Hot, dry weather boosts fire danger around Michigan June 19, 2020
Weather across Michigan has been great in recent days – mostly warm, sunny and dry. But that means a higher risk of wildfires.
Most areas in the northern Lower Peninsula and the Upper Peninsula currently are at elevated fire risk, and that is expected to continue through the weekend. The Michigan Department of Natural Resources says permits for burning yard debris will be restricted, though campfires are still allowed.
“While there is a chance of rain over the weekend, it’s important to know the current risks and keep up to date on restrictions,” said Don Klingler, Lower Peninsula resource protection manager with the DNR’s Forest Resources Division.
Burn permits are required statewide. Residents in the northern Lower and Upper peninsulas can get permission to burn by visiting Michigan.gov/BurnPermit. Elsewhere, contact your local municipality or fire department.
So far this season, DNR fire staffers have fought more than 130 fires on nearly 600 acres.
To further reduce the risk of fire:
- Be careful when using all-terrain vehicles, lawn mowers or other outdoor machinery. In dry conditions, even heat from a lawn mower or exhaust pipe of an ATV can ignite dry grass. A trailer chain dragging on pavement can create sparks that ignite grass.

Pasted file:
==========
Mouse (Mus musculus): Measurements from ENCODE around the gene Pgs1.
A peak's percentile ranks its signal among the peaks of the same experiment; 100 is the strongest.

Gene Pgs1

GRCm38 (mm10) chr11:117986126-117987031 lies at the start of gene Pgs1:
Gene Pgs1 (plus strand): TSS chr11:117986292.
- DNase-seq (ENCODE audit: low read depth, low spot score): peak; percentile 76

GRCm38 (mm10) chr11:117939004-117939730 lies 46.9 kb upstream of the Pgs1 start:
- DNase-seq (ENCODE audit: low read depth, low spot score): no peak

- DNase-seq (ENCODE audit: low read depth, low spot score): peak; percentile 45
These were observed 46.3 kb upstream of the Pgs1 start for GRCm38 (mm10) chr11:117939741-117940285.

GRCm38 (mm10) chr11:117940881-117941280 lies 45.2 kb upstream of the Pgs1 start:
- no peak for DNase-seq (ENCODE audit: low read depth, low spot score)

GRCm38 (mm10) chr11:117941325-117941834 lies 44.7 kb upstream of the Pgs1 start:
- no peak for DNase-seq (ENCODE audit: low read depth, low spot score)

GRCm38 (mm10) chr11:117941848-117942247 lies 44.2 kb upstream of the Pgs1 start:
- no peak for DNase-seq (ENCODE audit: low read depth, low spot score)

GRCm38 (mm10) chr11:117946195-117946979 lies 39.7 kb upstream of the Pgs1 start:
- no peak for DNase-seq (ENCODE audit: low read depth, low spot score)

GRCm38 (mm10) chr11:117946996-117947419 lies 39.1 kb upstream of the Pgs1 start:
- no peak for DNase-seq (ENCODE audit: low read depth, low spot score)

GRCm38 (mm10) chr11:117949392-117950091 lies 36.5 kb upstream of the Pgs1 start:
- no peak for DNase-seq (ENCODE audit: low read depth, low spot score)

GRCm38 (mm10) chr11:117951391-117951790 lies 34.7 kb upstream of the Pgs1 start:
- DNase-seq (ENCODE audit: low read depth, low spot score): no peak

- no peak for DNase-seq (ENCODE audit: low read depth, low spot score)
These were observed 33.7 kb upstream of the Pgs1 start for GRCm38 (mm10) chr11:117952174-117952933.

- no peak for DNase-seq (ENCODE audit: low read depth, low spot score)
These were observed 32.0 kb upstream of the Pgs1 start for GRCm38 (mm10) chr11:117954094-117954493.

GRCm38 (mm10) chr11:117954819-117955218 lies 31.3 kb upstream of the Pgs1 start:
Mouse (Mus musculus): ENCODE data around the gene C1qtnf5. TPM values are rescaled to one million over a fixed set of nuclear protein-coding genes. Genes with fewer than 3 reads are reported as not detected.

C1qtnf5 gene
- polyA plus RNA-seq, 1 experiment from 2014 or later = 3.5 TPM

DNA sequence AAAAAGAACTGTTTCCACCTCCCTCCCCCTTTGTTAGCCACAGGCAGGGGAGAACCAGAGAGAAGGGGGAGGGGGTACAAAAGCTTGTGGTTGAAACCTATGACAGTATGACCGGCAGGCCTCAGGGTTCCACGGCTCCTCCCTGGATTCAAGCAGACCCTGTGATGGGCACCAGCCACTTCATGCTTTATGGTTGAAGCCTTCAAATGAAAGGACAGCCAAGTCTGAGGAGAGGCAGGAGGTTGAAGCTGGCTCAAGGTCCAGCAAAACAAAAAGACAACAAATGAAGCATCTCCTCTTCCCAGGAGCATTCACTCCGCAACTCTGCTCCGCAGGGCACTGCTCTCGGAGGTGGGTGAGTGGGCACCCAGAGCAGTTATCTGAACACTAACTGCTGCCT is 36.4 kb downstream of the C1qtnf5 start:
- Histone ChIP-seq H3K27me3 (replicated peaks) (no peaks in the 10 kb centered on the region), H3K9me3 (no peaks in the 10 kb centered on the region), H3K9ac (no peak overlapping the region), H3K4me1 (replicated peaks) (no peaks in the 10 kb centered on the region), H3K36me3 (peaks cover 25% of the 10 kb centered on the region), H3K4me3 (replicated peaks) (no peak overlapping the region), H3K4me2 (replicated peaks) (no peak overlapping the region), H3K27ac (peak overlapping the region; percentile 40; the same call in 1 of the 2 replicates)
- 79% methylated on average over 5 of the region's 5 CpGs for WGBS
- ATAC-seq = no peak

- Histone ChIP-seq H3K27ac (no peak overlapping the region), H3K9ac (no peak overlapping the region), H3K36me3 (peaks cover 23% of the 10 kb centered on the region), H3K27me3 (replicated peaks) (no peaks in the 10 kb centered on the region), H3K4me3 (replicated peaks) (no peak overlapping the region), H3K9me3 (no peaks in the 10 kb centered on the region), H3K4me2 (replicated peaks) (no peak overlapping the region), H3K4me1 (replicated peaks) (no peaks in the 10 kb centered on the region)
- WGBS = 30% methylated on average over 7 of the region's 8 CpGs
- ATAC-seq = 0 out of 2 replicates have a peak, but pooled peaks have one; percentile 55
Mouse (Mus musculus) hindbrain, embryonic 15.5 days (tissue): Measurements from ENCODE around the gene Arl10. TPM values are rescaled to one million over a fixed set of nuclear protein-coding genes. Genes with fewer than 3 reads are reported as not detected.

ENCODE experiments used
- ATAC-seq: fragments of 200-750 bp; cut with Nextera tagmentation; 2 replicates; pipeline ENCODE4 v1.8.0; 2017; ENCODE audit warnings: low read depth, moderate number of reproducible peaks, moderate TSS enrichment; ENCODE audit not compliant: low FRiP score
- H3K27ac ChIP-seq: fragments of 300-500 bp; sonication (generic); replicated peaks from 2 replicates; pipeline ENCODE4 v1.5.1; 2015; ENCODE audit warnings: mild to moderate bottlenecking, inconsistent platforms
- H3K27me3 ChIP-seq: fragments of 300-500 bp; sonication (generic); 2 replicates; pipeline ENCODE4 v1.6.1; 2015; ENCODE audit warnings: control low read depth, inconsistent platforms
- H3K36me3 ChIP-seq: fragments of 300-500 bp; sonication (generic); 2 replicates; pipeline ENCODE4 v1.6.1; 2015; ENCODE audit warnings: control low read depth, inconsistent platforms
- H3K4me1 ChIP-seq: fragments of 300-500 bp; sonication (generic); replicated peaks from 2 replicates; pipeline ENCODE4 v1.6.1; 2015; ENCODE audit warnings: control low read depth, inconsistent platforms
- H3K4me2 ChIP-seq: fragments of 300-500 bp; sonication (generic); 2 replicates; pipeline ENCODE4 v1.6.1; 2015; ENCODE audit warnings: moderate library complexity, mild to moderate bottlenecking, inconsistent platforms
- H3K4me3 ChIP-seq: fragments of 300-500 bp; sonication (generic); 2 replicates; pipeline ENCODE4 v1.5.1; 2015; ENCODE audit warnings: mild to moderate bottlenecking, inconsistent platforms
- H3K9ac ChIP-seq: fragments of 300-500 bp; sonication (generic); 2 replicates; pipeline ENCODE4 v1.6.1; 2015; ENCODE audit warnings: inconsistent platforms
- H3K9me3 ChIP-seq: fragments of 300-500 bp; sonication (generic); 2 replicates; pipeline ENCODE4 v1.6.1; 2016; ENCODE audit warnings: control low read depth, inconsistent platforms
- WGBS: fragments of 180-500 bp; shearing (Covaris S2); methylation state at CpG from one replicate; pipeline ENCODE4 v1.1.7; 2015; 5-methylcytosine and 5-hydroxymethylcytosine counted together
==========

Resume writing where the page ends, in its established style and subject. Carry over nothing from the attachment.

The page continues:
- Never leave any fire unattended, even for a moment. Make sure all debris fires and campfires are extinguished before leaving the area.
- Learn more about specific fire danger by region, or get fire prevention tips.
Looking ahead, state park campgrounds across Michigan open June 22. The DNR reminds campers that campfires are permitted only in designated fire rings; it’s best to purchase firewood at your destination, rather than bring firewood from home; and aerial fireworks and sky lanterns are not permitted at state park campgrounds.
Also, in a continued effort to slow the spread of COVID-19, anyone working outside this weekend is urged to practice safe social distancing of 6 feet or more when with others who live outside their households.